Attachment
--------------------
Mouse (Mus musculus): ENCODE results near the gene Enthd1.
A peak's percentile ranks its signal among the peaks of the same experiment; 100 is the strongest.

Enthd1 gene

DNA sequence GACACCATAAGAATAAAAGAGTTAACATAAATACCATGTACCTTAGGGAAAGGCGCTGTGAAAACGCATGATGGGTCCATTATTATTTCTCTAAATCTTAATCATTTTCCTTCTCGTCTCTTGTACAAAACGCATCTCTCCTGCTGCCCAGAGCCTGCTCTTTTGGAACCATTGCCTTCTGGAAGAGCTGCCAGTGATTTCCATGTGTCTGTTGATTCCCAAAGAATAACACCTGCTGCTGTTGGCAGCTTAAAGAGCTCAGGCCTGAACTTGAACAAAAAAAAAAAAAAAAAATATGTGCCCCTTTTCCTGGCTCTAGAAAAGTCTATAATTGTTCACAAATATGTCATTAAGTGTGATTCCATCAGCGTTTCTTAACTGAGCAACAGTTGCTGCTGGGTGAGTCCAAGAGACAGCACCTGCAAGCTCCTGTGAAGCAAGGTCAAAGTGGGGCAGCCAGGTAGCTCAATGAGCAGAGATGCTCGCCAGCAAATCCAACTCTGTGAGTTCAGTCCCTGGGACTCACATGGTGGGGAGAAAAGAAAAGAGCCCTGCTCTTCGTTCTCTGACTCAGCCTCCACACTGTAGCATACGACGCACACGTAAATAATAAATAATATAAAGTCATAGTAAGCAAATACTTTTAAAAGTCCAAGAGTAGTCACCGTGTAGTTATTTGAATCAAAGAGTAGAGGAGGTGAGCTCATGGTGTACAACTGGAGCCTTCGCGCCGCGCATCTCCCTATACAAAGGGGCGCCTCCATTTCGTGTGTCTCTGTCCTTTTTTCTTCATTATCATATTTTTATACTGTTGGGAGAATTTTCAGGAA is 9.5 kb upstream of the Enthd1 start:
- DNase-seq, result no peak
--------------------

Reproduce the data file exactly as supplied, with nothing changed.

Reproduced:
Mouse (Mus musculus): ENCODE results near the gene Enthd1.
A peak's percentile ranks its signal among the peaks of the same experiment; 100 is the strongest.

Enthd1 gene

DNA sequence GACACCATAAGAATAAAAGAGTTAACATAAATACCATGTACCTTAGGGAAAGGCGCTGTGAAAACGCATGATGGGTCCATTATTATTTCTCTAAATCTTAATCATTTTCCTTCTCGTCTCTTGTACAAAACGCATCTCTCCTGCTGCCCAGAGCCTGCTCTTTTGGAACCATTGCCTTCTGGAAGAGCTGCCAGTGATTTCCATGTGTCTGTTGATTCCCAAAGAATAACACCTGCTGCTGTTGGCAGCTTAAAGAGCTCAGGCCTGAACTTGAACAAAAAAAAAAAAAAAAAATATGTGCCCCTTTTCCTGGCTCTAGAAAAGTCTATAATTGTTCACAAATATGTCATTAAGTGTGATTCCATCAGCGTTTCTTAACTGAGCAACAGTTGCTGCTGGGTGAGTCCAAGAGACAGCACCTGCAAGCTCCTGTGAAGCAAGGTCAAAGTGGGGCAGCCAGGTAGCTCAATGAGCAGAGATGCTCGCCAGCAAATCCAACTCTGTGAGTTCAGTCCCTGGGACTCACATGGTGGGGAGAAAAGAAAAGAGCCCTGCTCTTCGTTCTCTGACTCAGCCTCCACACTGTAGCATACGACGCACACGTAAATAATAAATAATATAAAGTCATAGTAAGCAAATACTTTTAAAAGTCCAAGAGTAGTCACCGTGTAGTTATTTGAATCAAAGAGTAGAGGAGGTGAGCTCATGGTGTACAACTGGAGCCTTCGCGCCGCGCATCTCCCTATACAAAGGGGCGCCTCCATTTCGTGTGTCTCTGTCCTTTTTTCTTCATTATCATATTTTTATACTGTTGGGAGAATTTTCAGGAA is 9.5 kb upstream of the Enthd1 start:
- DNase-seq, result no peak